Russia’s largest internet company has embedded code in apps found on mobile devices that allows information about millions of users to be sent to servers in its home country.
The revelation concerns software created by Yandex that allows developers to create apps for devices running Apple’s iOS and Google’s Android, systems that run the vast majority of the world’s smartphones.
Yandex collects user data collected on mobiles, before sending the information to servers in Russia. The researchers raised concerns that the same “metadata” could then be accessed by the Kremlin and used to track people through their cellphones.
Researcher Zach Edwards discovered Yandex’s code as part of an application audit campaign for Me2B Alliance, a non-profit organization. Four independent experts conducted tests for the Financial Times to verify his work.
Yandex acknowledged that its software collects “device, network and IP address” information that is stored “both in Finland and Russia”, but it called this data “non-personalized and very limited. “. He added: “While theoretically possible, in practice it is extremely difficult to identify users solely based on the information collected. Yandex certainly cannot do this.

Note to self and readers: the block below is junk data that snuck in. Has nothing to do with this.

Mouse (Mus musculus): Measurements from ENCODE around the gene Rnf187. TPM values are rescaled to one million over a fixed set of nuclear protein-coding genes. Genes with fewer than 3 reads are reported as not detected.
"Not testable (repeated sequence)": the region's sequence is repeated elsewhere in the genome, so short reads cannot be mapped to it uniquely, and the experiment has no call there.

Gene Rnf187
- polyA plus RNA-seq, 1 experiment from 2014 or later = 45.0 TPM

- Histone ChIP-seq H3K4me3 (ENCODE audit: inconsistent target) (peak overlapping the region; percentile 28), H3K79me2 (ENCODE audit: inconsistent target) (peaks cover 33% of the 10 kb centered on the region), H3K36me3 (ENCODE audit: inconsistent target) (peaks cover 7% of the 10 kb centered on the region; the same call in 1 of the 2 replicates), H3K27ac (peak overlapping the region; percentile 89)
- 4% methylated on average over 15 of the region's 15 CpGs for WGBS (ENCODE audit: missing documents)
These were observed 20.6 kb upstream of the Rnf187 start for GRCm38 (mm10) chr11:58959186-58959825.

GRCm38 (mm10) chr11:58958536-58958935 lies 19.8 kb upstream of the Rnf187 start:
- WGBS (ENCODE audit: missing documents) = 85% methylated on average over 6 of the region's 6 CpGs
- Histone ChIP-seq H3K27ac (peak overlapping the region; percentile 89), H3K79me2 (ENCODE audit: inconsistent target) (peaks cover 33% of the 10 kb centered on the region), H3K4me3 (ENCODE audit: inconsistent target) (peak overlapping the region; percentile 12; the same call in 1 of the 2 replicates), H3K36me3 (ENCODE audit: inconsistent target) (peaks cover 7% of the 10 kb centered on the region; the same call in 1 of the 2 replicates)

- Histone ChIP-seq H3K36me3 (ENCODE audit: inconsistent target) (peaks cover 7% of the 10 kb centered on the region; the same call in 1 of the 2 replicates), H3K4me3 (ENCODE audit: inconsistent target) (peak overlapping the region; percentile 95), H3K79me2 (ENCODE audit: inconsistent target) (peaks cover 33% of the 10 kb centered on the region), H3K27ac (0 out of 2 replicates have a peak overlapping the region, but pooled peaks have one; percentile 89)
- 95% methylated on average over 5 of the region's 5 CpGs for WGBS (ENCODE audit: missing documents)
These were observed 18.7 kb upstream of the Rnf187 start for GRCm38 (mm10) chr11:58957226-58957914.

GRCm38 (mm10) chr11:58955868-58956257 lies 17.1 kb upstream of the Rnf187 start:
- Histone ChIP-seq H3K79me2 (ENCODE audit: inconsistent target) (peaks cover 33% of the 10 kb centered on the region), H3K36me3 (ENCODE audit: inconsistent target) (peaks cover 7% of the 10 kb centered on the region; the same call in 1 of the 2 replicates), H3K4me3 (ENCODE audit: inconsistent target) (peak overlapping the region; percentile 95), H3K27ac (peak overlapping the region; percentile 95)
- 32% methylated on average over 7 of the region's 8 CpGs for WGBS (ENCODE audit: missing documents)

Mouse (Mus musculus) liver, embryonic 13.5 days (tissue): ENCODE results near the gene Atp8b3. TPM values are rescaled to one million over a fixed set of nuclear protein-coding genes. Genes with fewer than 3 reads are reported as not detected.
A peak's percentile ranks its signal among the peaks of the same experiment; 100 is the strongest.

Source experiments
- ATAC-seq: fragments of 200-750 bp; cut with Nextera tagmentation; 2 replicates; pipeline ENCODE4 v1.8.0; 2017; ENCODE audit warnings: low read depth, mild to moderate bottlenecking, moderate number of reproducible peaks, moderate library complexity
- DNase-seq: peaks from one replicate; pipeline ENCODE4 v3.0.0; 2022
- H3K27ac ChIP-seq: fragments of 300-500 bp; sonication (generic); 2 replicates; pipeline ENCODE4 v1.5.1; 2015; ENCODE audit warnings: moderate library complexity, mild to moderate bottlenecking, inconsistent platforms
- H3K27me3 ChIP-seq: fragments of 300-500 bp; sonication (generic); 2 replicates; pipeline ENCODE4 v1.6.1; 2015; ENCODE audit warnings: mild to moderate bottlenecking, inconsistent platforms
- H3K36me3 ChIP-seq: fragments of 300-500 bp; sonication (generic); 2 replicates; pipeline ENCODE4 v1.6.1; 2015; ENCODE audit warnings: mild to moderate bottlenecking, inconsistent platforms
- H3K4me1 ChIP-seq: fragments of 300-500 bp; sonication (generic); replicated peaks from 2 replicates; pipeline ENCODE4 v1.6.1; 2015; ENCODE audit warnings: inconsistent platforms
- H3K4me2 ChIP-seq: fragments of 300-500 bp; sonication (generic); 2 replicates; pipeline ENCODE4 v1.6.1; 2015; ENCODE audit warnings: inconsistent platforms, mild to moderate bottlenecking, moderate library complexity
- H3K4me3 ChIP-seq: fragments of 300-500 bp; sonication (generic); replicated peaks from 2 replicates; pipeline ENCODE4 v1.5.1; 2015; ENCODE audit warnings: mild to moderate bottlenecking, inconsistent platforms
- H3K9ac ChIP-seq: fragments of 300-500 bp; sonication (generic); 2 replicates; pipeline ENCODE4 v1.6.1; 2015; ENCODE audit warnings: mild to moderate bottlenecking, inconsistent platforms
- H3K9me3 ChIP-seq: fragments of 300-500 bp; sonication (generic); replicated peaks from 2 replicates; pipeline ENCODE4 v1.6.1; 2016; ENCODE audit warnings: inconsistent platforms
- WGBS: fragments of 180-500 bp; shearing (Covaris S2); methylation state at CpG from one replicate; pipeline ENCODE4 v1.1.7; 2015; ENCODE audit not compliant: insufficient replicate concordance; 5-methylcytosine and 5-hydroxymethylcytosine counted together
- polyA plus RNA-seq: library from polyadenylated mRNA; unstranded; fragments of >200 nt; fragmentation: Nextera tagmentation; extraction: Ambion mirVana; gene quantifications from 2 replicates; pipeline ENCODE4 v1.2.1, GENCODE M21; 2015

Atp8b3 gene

The revelations come at a critical time for Yandex, often referred to as “Russia’s Google,” which has long tried to chart an independent course without falling foul of Russian President Vladimir Putin’s desire for greater control of the internet.
The company said it followed a “very strict” internal process when dealing with governments: “Any request that does not meet all relevant procedural and legal requirements is rejected.”
But Cher Scarlett, formerly Apple’s senior global security software engineer, said that once user information is collected from Russian servers, Yandex may be required to submit it to the government under local laws. Other experts said metadata of the type collected by Yandex could be used to identify users.
Ron Wyden, chairman of the US Senate Finance Committee and one of the architects of US internet regulation, has sharply criticized Google and Apple for not doing enough to secure smartphones from Yandex software, which found its way to 52,000 apps reaching hundreds of millions of consumers.
“These apps extract private and sensitive data from apps on your phone, threatening US national security and the privacy of Americans and others around the world,” he said.